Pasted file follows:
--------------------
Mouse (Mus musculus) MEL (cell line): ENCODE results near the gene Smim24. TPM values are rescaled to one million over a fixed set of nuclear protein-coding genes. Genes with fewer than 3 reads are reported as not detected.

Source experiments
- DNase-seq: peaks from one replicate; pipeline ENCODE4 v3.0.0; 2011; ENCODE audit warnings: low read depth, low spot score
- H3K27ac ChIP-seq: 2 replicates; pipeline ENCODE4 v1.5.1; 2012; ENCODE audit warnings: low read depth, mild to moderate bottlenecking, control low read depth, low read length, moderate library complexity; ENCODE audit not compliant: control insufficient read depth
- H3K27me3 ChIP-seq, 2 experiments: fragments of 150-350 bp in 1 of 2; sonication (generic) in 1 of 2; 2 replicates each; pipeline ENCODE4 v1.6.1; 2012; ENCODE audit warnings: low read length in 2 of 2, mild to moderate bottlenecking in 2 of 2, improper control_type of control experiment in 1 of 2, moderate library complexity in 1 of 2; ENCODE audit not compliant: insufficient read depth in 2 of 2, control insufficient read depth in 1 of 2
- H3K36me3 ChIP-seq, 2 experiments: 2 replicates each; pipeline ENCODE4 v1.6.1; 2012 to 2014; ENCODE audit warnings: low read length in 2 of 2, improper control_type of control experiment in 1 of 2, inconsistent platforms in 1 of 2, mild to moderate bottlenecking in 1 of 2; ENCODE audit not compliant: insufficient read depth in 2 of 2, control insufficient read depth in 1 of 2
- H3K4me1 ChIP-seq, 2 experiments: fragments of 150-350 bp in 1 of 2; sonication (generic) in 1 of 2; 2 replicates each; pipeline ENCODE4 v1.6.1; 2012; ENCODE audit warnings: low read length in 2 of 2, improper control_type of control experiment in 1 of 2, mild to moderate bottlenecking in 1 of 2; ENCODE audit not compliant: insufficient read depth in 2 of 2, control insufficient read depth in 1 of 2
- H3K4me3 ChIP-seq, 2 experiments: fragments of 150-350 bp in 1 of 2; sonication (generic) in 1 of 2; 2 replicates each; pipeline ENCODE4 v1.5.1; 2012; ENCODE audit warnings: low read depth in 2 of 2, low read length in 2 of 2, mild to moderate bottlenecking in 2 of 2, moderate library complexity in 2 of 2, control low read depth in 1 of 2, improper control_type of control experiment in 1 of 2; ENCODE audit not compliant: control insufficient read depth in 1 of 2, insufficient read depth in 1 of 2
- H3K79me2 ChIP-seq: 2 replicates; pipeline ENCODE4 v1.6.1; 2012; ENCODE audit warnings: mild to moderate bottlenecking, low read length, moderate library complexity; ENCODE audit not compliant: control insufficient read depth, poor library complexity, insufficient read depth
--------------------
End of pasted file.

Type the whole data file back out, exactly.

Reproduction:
Mouse (Mus musculus) MEL (cell line): ENCODE results near the gene Smim24. TPM values are rescaled to one million over a fixed set of nuclear protein-coding genes. Genes with fewer than 3 reads are reported as not detected.

Source experiments
- DNase-seq: peaks from one replicate; pipeline ENCODE4 v3.0.0; 2011; ENCODE audit warnings: low read depth, low spot score
- H3K27ac ChIP-seq: 2 replicates; pipeline ENCODE4 v1.5.1; 2012; ENCODE audit warnings: low read depth, mild to moderate bottlenecking, control low read depth, low read length, moderate library complexity; ENCODE audit not compliant: control insufficient read depth
- H3K27me3 ChIP-seq, 2 experiments: fragments of 150-350 bp in 1 of 2; sonication (generic) in 1 of 2; 2 replicates each; pipeline ENCODE4 v1.6.1; 2012; ENCODE audit warnings: low read length in 2 of 2, mild to moderate bottlenecking in 2 of 2, improper control_type of control experiment in 1 of 2, moderate library complexity in 1 of 2; ENCODE audit not compliant: insufficient read depth in 2 of 2, control insufficient read depth in 1 of 2
- H3K36me3 ChIP-seq, 2 experiments: 2 replicates each; pipeline ENCODE4 v1.6.1; 2012 to 2014; ENCODE audit warnings: low read length in 2 of 2, improper control_type of control experiment in 1 of 2, inconsistent platforms in 1 of 2, mild to moderate bottlenecking in 1 of 2; ENCODE audit not compliant: insufficient read depth in 2 of 2, control insufficient read depth in 1 of 2
- H3K4me1 ChIP-seq, 2 experiments: fragments of 150-350 bp in 1 of 2; sonication (generic) in 1 of 2; 2 replicates each; pipeline ENCODE4 v1.6.1; 2012; ENCODE audit warnings: low read length in 2 of 2, improper control_type of control experiment in 1 of 2, mild to moderate bottlenecking in 1 of 2; ENCODE audit not compliant: insufficient read depth in 2 of 2, control insufficient read depth in 1 of 2
- H3K4me3 ChIP-seq, 2 experiments: fragments of 150-350 bp in 1 of 2; sonication (generic) in 1 of 2; 2 replicates each; pipeline ENCODE4 v1.5.1; 2012; ENCODE audit warnings: low read depth in 2 of 2, low read length in 2 of 2, mild to moderate bottlenecking in 2 of 2, moderate library complexity in 2 of 2, control low read depth in 1 of 2, improper control_type of control experiment in 1 of 2; ENCODE audit not compliant: control insufficient read depth in 1 of 2, insufficient read depth in 1 of 2
- H3K79me2 ChIP-seq: 2 replicates; pipeline ENCODE4 v1.6.1; 2012; ENCODE audit warnings: mild to moderate bottlenecking, low read length, moderate library complexity; ENCODE audit not compliant: control insufficient read depth, poor library complexity, insufficient read depth